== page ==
Teaching Habits for Democracy
By Tyler Pare, 8th Grade American History Teacher
Writing in 1788, in favor of America’s experimentation with self-government, James Madison posited,
“[a] dependence on the people is, no doubt, the primary control on the government; but experience has taught mankind the necessity of auxiliary precautions.”
By advancing this observation, Madison was keenly aware of the two pillars that were needed for the establishment and perpetuation of democracy in America. That is, the democratic experiment that America formulated would thrive or perish upon the strength of its government’s institutions and the habits of the people that these institutions were established to govern.
While lessons and classroom activities in the K-12 environment about our three branches of government, the Constitution, and our rights and responsibilities are plentiful and well constructed, another type of civic education is however needed to bolster our experiment in self-government. This type of civic education is the type that Madison presupposed and predicated his drafting of the Constitution on during the Convention of 1787.
That is, a civic education that forms within its citizenry the democratic habits needed to make the American experiment in self-government not only successful but to prove such a government was even possible.
Equip Students with Strategies to Stay Informed
During Madison’s time, the American experiment in self-government was still in its incipient form and many Americans and the politicians that served them in government struggled with the idea of how to make democracy stand alone without the help of a noble class or constant violent revolution. Needless to say, the democratic habits Madison wanted American citizens to form were a long while off.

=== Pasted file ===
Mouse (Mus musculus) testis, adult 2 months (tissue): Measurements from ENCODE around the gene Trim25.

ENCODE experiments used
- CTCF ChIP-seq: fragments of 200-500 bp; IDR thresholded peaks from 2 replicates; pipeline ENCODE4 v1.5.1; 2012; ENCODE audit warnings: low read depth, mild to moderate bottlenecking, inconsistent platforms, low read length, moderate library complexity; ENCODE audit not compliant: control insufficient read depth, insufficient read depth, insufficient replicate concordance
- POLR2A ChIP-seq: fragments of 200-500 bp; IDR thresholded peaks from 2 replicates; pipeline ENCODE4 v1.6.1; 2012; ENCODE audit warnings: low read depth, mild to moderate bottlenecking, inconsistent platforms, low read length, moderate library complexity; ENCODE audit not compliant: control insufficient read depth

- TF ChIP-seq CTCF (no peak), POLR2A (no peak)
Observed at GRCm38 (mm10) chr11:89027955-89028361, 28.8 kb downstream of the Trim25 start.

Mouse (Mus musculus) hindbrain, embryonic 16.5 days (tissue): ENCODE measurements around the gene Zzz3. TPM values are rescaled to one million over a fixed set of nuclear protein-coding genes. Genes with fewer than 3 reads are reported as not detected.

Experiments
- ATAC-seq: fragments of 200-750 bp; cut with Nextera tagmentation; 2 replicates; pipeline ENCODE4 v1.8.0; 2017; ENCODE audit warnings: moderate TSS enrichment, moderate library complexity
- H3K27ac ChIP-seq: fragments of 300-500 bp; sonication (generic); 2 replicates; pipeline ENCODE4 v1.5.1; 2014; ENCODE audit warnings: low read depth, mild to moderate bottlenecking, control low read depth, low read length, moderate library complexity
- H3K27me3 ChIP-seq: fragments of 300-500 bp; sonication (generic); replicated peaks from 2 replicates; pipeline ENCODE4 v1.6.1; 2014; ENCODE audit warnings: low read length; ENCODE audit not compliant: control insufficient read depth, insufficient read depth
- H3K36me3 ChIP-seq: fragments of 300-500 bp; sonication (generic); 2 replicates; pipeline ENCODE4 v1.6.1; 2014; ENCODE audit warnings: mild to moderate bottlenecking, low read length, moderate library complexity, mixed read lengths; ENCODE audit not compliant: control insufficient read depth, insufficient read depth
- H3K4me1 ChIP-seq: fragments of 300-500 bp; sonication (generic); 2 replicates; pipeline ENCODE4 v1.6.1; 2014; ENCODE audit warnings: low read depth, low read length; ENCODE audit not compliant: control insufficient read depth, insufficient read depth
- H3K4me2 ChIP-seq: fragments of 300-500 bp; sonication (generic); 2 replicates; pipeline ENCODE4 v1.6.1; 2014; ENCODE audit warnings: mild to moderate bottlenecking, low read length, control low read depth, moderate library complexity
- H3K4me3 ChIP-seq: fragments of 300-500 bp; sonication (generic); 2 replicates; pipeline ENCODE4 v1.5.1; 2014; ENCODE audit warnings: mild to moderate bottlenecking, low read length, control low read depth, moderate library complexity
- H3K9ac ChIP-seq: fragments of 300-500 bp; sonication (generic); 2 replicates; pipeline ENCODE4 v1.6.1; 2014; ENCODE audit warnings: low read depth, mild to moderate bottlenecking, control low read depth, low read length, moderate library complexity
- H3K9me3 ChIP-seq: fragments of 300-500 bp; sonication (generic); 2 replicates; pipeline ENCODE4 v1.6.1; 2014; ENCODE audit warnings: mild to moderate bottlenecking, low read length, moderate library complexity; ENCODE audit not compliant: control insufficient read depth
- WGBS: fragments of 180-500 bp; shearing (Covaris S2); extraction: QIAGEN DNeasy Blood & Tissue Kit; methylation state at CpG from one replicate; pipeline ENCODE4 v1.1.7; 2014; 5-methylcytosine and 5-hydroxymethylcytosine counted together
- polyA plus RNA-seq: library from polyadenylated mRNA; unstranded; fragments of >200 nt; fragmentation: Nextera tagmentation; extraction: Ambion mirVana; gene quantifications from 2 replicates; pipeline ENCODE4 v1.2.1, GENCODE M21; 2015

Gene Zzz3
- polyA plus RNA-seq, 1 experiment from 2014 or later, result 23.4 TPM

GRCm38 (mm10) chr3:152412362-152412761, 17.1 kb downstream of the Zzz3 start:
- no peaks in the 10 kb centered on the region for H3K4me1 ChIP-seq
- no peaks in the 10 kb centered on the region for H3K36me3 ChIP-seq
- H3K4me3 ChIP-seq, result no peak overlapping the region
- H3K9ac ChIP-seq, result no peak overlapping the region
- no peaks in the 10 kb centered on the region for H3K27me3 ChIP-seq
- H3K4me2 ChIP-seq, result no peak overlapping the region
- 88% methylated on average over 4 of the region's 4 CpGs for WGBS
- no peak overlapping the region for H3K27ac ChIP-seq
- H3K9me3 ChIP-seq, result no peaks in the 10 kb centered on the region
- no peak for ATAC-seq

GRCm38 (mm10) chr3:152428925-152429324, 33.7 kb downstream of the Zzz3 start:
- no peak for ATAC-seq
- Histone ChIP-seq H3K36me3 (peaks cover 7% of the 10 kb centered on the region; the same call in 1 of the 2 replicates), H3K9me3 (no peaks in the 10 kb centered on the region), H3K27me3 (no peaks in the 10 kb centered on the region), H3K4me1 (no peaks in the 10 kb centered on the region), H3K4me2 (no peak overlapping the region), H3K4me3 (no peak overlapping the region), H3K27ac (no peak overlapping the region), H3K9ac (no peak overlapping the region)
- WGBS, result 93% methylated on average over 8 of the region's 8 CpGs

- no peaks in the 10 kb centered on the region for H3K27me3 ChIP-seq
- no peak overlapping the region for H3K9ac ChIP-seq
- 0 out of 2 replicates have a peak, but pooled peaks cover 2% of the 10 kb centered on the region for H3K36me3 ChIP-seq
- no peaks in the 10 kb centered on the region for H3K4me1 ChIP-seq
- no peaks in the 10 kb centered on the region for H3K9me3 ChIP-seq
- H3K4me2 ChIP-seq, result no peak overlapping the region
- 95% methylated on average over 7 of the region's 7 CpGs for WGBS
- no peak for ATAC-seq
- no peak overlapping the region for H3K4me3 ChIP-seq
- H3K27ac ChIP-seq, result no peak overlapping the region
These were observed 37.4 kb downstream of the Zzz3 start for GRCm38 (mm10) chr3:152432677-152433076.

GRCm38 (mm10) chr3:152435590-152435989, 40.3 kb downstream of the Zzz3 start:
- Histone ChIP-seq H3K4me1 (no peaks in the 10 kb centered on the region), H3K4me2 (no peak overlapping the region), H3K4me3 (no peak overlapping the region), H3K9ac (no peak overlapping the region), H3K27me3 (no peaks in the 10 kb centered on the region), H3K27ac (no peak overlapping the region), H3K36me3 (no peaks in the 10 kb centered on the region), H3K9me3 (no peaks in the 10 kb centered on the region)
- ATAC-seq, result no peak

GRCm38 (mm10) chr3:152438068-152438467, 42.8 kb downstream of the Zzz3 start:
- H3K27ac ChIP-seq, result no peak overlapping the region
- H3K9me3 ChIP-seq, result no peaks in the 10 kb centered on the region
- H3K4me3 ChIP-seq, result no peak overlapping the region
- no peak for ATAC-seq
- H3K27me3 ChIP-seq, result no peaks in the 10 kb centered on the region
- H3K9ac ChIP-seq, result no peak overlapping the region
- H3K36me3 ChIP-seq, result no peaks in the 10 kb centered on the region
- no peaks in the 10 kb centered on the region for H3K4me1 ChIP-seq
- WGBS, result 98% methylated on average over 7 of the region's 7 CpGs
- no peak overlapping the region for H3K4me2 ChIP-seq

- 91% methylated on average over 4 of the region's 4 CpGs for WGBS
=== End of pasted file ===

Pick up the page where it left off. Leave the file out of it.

Though we are over 230 years separated from the writing of the Constitution, the thoughts of Madison bear consideration in the modern world if we as educators are to prepare students as they graduate from our institutions and become voting members of society. Consequently, there is one habit of self-government that Madison stressed which is most significant for our students in a world of increasing information overload. That is: stay informed and consume knowledge to govern ignorance. While simple sounding enough, this can be a significant challenge today for most of our students due to the ways they intake information through social media and the amount of information they consume or do not consume on a daily basis.
While there is a good chance that we will not be able to break the dependency our students have on social media and their “tech,” what we can do is equip them with a habit-forming strategy to process information so that they may become curious, discerning, and responsibly active citizens. The very type of civic habits we need to perpetuate our experiment in self-government ad infinitum.
Teach Literacy & Writing as Civic Engagement
The most efficient and fruitful way we can foster this type of citizen is through teaching literacy and writing as forms of civic education.
The teaching of literacy and writing naturally lend themselves to the establishment of the habit of staying informed. When being taught literacy and writing techniques, students naturally learn to increase their neuroplasticity and come to terms with information they did not know nor originally understand.
In my classroom, I have leaned into this natural propensity to teaching literacy and writing and have developed my own scaffolding, outlines, rubrics, and peer-review checklists to maximize my students’ learning potential and habit formation.
Foster Argumentation Skills